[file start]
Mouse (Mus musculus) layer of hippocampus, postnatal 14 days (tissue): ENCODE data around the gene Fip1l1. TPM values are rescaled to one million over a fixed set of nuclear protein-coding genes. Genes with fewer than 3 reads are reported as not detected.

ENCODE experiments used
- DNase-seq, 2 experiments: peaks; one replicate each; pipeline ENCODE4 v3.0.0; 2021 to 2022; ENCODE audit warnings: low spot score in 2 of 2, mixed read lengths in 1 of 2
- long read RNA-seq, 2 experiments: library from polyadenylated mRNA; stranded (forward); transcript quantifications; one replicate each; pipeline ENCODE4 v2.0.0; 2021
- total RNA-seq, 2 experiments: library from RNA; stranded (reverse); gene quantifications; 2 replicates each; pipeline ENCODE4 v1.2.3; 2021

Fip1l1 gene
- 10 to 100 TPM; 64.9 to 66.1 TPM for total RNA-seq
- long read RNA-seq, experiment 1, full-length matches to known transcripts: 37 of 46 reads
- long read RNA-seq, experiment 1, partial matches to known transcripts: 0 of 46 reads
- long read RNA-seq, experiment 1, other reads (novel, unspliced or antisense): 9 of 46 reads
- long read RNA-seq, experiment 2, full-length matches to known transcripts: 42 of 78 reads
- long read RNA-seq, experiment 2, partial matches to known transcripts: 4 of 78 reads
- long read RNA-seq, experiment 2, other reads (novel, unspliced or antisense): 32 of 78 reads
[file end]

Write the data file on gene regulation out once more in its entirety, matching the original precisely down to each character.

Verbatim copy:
Mouse (Mus musculus) layer of hippocampus, postnatal 14 days (tissue): ENCODE data around the gene Fip1l1. TPM values are rescaled to one million over a fixed set of nuclear protein-coding genes. Genes with fewer than 3 reads are reported as not detected.

ENCODE experiments used
- DNase-seq, 2 experiments: peaks; one replicate each; pipeline ENCODE4 v3.0.0; 2021 to 2022; ENCODE audit warnings: low spot score in 2 of 2, mixed read lengths in 1 of 2
- long read RNA-seq, 2 experiments: library from polyadenylated mRNA; stranded (forward); transcript quantifications; one replicate each; pipeline ENCODE4 v2.0.0; 2021
- total RNA-seq, 2 experiments: library from RNA; stranded (reverse); gene quantifications; 2 replicates each; pipeline ENCODE4 v1.2.3; 2021

Fip1l1 gene
- 10 to 100 TPM; 64.9 to 66.1 TPM for total RNA-seq
- long read RNA-seq, experiment 1, full-length matches to known transcripts: 37 of 46 reads
- long read RNA-seq, experiment 1, partial matches to known transcripts: 0 of 46 reads
- long read RNA-seq, experiment 1, other reads (novel, unspliced or antisense): 9 of 46 reads
- long read RNA-seq, experiment 2, full-length matches to known transcripts: 42 of 78 reads
- long read RNA-seq, experiment 2, partial matches to known transcripts: 4 of 78 reads
- long read RNA-seq, experiment 2, other reads (novel, unspliced or antisense): 32 of 78 reads